In terms of supply and demand, high supply and low demand have led the price of EOS to drop. Right now, EOS stands at $4.32 per EOS with a market cap of USD 4.1 million. Compare that to Ethereum’s current market price of $182.84.
According to the law of supply and demand, if people flock to EOS as was initially predicted when EOS became available for trading, the price will go up. At this point, however, the highest it has ever reached is $20.61.
Is EOS Better than Ethereum?
The short answer is not at this point. However, that doesn’t mean it never will be.
EOS is much newer than Ethereum, so it hasn’t had as much time to establish itself despite its potential to become a more convenient form of the blockchain system. While Ethereum processes 15 transactions per second, EOS plans to process millions in the same amount of time with dApps.
With these transactions, instead of charging a fee, EOS takes from a person’s stake in EOS. Ethereum, meanwhile, charges a percentage based on the price of Ethereum at a given time. At its height, it was charging $4 per transaction, though that’s since lowered to $1.
They also have different methods of transaction confirmation. Ethereum uses Proof of Work, which involves creating a puzzle that miners solve to get the block reward. The problem with this system is that it’s not efficient, and it uses too much electricity, which makes it detrimental to the environment.
EOS, on the other hand, uses Delegates Proof of Stake. Block producers verify transactions based on what percentage of stake they have in EOS. Their stake determines their likelihood of getting the block reward. This system is more efficient, and Ethereum plans to use it in the future, too.
Does EOS Have a Future?
Many experts agree that EOS does have a future in the world of blockchain technology. While each prediction for 2020 and beyond differs, they all show a rise in EOS price charts.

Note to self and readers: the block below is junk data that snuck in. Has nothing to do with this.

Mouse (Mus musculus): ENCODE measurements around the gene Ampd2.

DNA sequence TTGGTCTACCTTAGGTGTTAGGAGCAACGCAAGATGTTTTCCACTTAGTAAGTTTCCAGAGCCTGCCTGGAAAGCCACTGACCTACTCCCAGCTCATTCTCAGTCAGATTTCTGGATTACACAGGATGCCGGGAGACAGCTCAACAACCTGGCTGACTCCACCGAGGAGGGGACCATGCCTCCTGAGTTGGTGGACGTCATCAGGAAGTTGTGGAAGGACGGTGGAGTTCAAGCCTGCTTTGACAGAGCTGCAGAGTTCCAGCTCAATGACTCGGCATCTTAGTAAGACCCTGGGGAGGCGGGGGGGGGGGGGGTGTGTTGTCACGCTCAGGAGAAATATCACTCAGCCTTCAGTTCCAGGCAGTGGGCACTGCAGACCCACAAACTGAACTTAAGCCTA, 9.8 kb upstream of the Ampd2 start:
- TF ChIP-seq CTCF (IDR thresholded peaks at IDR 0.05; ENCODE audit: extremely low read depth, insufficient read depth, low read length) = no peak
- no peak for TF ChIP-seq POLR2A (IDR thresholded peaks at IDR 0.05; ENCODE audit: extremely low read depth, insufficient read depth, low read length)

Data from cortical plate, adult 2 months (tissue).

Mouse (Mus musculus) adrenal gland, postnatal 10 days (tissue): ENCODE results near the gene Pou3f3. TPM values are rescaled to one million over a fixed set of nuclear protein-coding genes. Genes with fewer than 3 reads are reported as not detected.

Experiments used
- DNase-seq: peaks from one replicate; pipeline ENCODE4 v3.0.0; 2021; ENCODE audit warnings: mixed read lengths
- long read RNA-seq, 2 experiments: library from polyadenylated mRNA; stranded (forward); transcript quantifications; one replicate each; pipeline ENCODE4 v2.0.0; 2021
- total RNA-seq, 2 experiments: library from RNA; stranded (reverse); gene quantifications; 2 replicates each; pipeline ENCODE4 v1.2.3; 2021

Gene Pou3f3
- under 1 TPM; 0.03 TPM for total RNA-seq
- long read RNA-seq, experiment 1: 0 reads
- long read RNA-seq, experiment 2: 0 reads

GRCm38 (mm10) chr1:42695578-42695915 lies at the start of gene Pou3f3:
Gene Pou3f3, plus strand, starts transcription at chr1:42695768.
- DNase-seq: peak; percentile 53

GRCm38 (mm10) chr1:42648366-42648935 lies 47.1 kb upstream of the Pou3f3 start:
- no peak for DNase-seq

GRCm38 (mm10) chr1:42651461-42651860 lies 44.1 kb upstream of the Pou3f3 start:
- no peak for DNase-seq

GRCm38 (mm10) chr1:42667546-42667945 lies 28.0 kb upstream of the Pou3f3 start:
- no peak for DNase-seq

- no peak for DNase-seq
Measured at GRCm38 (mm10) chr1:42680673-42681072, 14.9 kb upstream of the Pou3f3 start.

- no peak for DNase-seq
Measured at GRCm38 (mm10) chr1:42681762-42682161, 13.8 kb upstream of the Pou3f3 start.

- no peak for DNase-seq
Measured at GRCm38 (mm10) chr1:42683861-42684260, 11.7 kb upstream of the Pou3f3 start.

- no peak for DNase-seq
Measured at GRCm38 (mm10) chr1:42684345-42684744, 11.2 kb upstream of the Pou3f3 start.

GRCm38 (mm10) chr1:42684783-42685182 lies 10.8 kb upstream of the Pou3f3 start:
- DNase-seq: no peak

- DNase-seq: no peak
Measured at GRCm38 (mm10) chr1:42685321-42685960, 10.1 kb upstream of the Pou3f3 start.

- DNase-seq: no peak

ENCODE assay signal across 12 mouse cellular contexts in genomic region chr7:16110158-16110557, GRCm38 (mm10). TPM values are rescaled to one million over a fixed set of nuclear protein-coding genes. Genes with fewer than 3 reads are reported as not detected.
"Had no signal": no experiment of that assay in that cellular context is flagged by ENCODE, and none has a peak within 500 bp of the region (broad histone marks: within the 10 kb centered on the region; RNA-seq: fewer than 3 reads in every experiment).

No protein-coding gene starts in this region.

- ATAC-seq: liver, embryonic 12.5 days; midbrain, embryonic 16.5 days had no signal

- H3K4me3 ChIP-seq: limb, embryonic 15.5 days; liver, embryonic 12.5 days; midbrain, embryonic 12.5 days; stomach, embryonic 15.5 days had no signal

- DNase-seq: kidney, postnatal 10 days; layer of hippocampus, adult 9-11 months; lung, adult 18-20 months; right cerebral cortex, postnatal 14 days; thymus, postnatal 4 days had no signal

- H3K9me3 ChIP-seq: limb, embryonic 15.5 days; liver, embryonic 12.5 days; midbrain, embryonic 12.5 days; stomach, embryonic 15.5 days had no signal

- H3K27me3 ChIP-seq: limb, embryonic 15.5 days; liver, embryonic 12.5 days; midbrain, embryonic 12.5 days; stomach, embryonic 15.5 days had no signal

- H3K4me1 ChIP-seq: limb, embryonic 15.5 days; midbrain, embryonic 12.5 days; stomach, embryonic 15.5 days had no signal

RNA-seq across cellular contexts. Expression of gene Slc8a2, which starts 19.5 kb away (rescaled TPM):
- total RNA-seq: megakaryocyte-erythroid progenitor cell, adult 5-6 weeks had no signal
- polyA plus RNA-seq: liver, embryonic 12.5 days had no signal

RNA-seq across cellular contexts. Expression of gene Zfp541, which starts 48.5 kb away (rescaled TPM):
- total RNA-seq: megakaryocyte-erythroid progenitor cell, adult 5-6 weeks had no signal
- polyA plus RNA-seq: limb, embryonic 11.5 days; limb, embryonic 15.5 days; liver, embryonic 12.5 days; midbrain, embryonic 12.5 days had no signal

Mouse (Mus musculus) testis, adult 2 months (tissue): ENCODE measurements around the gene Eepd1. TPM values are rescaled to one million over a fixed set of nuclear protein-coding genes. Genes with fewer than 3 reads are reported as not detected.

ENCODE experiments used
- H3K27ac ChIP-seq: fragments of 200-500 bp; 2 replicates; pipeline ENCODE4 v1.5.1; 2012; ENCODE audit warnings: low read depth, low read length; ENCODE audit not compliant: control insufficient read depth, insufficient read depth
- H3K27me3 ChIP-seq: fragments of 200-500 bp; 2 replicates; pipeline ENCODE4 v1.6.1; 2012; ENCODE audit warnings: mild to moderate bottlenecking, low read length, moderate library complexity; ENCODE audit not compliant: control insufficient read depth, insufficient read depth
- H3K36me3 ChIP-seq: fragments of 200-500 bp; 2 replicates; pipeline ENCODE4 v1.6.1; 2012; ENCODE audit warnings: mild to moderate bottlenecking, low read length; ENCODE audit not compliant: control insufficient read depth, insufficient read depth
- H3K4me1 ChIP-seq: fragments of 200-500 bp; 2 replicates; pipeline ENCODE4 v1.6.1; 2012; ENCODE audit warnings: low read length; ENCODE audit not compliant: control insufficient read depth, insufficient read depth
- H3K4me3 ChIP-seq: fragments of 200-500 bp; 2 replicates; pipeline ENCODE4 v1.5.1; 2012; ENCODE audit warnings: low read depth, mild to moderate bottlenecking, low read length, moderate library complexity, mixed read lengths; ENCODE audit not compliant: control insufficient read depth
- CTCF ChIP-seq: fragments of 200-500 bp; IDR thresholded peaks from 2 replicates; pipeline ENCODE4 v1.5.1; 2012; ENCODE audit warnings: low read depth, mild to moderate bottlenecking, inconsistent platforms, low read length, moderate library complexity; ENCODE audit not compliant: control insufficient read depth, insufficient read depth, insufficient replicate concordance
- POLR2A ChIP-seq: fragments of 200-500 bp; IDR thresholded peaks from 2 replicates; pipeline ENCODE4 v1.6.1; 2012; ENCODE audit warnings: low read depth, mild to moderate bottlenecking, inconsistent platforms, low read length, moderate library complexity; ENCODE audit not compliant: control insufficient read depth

This year, EOS prices should reach $6, though some of the more ambitious predictions say it will hit $10. By 2025, EOS prices could be anywhere from $15 to $106, if you’re especially optimistic. Neither of these predictions assumes EOS will cease to exist, but judging by its slow growth, it may be on the lower end of that range.
The blockchain technology and dApps EOS uses show promise, though. Because its system is efficient when it comes to processing and confirming transactions, that makes EOS more likely to get recognition from traders and investors.
There’s also the issue of security and progression when it comes to EOS. In the past two years, their system has been hacked twice, resulting in hackers stealing 430,000 EOS and compromising security.
EOS also has plans to work with Voice, a social network that has people concerned that EOS will steer away from its initial mission to keep its platform decentralized.
While EOS does have a future, it’s uncertain. Prices could dramatically increase, or they could rise gradually over the next five years. It’s unlikely that you’ll see EOS disappear, but it’s not yet at the top of the blockchain food chain.